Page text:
Thomas C. Field professor of social sciences at Embry-Riddle Aeronautical University. For his research on US development and labor programs in Latin America, he has received the 2021 Robert Cherny Article Prize from the Pacific Coast Branch of the American Historical Association, the 2015 Thomas McGann book prize from the Rocky Mountain Council for Latin American Studies, and the 2012 Stuart Bernath Article Prize from the Society for Historians of American Foreign Relations. Most recently, Field coedited Latin America and the Global Cold War (2020), and he is currently writing a book on the origins of the 1967 uprising by Ernesto “Che” Guevara in Bolivia.


[1]. Aside from building on an already broad literature on the Cuban revolution, further research on post-1959 Communism throughout the Americas would provide fresh analysis to update a pair of books published during the Cold War: Nicola Miller, Soviet Relations with Latin America, 1959-1987 (Cambridge: Cambridge University Press, 1989); and Cecil Johnson, Communist China and Latin America, 1959-1967 (New York: Columbia University Press, 1970). Post-2000 work by Odd Arne Westad and Jeremy Friedman represent good models on how to examine the Communist side of the Cold War in the Global South. See Odd Arne Westad, The Global Cold War: Third World Interventions and the Making of Our Times (Cambridge: Cambridge University Press, 2005); and Jeremy Friedman, Shadow Cold War: The Sino-Soviet Competition for the Third World (Chapel Hill: University of North Carolina Press, 2015). For analysis of how Communist strategies and operations played out specifically in Latin America, one could start with Christopher Andrew and Vasili Mitrokhin, The World Was Going Our Way: The KGB and the Battle for the Third World (New York: Basic Books, 2006), 27-138; Josef Opatrny, “Czechoslovak-Latin American Relations, 1945-1989: The Broader Context,” Central European Journal of International and Security Studies 7, no. 3 (2013), 12-37; Matthew Rothwell, Transpacific Revolutionaries: The Chinese Revolution in Latin America (New York: Routledge, 2017); as well as several contributions to Thomas C. Field, Stella Krepp, and Vanni Pettinà, eds., Latin America and the Global Cold War (Chapel Hill: University of North Carolina Press, 2020); and R. Joseph Parrott and Mark Atwood Lawrence, The Tricontinental Revolution: Third World Radicalism and the Cold War (Cambridge: Cambridge University Press, 2022).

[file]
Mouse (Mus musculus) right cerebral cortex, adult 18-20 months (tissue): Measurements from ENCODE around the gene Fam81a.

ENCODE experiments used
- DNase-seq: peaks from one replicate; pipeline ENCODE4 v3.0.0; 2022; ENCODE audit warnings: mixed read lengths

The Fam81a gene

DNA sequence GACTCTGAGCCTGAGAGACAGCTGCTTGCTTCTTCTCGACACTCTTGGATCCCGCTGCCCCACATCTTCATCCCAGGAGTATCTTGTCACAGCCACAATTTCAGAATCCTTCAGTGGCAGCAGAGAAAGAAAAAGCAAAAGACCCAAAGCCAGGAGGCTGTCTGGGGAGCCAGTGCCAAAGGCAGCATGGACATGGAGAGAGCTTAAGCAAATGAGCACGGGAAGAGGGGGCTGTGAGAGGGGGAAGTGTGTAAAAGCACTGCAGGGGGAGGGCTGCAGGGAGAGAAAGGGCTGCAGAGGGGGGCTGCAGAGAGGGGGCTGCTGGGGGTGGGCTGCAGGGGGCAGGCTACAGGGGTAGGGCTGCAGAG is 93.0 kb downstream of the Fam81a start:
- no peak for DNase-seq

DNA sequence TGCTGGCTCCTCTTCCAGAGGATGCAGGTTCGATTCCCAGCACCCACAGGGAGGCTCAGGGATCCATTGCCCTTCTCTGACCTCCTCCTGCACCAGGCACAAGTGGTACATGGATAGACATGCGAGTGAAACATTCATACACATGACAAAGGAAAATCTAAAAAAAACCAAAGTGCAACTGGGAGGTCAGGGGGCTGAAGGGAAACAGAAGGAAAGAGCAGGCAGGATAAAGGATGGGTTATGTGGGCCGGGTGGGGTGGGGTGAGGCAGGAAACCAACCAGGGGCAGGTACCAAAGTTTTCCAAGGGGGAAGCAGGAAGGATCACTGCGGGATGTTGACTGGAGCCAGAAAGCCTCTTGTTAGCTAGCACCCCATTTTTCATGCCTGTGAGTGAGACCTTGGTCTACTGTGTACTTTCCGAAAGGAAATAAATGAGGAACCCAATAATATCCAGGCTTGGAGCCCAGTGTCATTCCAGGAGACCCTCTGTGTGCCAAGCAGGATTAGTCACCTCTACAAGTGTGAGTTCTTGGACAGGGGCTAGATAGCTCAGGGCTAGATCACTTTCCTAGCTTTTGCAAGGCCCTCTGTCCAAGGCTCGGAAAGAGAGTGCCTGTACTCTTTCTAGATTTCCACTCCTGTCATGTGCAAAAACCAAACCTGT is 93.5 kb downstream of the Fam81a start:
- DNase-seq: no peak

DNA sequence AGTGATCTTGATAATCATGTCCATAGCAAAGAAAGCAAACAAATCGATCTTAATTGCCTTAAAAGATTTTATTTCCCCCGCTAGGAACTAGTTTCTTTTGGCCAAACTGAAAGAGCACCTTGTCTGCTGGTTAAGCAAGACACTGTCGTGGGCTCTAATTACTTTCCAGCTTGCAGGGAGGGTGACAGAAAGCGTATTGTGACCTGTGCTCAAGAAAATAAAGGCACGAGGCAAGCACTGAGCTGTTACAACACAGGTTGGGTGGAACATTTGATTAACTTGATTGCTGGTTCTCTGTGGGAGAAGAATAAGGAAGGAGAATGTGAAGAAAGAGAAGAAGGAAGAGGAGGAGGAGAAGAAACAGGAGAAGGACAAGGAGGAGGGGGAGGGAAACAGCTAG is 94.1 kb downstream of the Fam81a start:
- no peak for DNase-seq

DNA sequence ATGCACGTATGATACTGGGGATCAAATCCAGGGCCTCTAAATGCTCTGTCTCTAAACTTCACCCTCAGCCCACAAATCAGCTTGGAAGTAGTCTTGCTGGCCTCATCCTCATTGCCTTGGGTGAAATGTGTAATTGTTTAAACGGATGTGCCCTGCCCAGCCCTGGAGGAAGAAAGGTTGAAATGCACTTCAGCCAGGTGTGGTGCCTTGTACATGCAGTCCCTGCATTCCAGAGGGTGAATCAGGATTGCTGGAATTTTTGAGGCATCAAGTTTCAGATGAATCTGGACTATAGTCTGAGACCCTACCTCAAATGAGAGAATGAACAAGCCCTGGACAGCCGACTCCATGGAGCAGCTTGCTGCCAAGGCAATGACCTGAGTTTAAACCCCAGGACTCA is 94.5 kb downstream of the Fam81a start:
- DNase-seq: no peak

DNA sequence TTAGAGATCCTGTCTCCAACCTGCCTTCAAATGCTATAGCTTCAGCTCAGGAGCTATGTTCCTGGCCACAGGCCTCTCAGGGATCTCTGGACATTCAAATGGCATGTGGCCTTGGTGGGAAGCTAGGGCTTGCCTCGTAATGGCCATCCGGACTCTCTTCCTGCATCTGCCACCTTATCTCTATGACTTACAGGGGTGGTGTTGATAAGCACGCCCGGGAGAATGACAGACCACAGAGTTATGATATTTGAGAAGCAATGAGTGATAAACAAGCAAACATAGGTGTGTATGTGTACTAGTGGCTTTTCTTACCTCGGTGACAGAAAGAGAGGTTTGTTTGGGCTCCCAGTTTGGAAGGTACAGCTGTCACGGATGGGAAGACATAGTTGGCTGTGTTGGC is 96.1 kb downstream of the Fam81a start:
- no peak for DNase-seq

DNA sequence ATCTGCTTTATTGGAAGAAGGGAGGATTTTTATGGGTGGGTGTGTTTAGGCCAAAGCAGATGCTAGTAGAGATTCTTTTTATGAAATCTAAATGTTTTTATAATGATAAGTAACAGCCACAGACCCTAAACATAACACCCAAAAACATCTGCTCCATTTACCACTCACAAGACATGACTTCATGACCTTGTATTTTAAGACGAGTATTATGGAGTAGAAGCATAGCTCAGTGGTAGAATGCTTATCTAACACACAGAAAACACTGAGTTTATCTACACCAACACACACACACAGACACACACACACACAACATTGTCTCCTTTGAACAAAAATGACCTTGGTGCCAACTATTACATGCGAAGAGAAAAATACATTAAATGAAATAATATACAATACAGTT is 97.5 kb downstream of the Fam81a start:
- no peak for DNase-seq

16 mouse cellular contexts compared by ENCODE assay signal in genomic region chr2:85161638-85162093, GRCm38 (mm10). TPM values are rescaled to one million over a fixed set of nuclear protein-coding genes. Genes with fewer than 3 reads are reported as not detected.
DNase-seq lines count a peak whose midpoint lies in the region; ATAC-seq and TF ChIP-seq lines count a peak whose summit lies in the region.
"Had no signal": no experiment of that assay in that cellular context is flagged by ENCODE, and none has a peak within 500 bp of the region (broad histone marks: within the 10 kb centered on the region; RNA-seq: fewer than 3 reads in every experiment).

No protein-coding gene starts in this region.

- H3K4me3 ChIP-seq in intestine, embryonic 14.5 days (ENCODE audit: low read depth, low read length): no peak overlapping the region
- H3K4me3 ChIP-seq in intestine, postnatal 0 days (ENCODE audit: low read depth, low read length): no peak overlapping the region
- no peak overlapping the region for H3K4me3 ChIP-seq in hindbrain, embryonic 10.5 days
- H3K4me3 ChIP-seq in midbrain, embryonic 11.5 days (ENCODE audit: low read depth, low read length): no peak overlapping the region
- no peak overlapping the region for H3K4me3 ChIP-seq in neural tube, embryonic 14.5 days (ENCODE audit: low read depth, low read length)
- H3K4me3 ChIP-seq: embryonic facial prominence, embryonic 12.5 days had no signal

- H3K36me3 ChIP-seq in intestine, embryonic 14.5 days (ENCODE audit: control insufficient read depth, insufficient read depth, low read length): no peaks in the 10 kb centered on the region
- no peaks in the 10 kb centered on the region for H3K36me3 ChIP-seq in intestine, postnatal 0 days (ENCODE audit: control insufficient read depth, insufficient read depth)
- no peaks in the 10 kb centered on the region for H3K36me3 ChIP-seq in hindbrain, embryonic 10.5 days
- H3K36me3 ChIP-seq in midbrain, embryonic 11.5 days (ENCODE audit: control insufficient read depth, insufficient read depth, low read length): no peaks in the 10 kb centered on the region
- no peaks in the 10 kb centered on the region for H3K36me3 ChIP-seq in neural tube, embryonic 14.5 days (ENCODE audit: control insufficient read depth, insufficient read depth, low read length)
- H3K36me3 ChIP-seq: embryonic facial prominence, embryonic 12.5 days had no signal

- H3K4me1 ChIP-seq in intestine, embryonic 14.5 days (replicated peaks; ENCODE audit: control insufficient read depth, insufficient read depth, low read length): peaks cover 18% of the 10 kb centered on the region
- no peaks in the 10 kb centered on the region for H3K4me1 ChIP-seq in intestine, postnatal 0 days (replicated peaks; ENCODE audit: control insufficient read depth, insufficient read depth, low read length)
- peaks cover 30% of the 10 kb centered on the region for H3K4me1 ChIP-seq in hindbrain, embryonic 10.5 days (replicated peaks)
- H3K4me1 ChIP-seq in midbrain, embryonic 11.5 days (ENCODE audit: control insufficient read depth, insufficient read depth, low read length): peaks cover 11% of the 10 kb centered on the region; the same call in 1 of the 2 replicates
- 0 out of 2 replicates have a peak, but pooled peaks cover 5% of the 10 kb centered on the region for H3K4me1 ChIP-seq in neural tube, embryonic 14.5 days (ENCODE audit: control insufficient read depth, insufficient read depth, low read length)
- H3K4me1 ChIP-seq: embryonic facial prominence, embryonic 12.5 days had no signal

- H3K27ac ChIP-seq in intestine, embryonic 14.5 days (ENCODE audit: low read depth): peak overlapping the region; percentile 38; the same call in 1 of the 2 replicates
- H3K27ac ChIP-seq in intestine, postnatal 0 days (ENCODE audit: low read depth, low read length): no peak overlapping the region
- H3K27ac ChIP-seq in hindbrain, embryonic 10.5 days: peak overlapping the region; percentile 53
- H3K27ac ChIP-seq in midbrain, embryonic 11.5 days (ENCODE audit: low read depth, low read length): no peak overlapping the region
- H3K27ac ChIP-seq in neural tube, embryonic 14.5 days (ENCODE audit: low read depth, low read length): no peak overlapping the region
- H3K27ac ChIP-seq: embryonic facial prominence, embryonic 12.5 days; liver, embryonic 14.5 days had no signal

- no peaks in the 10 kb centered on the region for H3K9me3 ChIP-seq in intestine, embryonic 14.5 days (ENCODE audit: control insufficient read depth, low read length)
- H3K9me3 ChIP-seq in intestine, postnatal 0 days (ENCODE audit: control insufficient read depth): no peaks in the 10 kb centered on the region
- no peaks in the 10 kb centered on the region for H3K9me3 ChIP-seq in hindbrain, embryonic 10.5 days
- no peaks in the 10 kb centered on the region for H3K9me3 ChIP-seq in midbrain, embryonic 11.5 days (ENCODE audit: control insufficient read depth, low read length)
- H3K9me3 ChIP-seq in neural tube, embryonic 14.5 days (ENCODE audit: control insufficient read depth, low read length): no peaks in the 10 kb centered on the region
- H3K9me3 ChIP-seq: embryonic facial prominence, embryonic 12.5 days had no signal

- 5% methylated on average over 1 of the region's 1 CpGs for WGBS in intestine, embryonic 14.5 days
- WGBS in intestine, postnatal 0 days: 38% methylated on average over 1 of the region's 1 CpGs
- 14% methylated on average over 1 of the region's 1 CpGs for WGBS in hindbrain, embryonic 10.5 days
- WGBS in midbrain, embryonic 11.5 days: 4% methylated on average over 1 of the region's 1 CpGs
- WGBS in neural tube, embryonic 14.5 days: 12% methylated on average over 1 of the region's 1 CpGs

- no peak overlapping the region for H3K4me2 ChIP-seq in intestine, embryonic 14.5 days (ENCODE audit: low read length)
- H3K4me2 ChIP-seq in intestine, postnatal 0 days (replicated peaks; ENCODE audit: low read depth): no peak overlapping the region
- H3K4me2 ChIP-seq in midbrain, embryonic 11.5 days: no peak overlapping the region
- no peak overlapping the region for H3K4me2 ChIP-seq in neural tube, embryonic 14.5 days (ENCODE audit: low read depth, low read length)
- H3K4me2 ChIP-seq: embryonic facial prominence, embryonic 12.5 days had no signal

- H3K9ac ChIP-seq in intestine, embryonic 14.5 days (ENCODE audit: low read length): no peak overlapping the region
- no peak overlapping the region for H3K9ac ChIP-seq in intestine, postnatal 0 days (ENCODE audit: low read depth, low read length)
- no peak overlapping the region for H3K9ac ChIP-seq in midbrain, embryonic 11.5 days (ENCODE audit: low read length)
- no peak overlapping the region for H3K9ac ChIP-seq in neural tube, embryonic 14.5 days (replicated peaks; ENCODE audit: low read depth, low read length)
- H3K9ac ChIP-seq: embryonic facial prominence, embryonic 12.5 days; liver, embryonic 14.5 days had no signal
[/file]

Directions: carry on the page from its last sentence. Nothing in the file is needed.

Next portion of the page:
[2]. Margaret Power, “Who but a Woman? The Transnational Diffusion of Anti-Communism among Conservative Women in Brazil, Chile, and the United States during the Cold War,” Journal of Latin American Studies 47, no. 1 (2015): 93-119.

[3]. See Hugh Wilford, The Mighty Wurlitzer: How the CIA Played America (Cambridge, MA: Harvard University Press, 2009), which includes an entire chapter on CIA student and youth fronts; Andrew and Mitrokhin, The World Was Going Our Way; and Tobias Rupprecht, “Latin American Tercermundistas in the Soviet Union Paradise Lost and Found,” in Latin America and the Global Cold War, ed. Thomas C. Field Jr., Stella Krepp, and Vanni Pettinà (Chapel Hill: University of North Carolina Press, 2020), 221-40.

[4]. Jeffrey James Byrne, Mecca of Revolution: Algeria, Decolonization, and the Third World Order (Oxford: Oxford University Press, 2016).

(Review author: Thomas Field, Embry-Riddle Aeronautical University)

[The above review from H-Net is reproduced here under a Creative Commons License]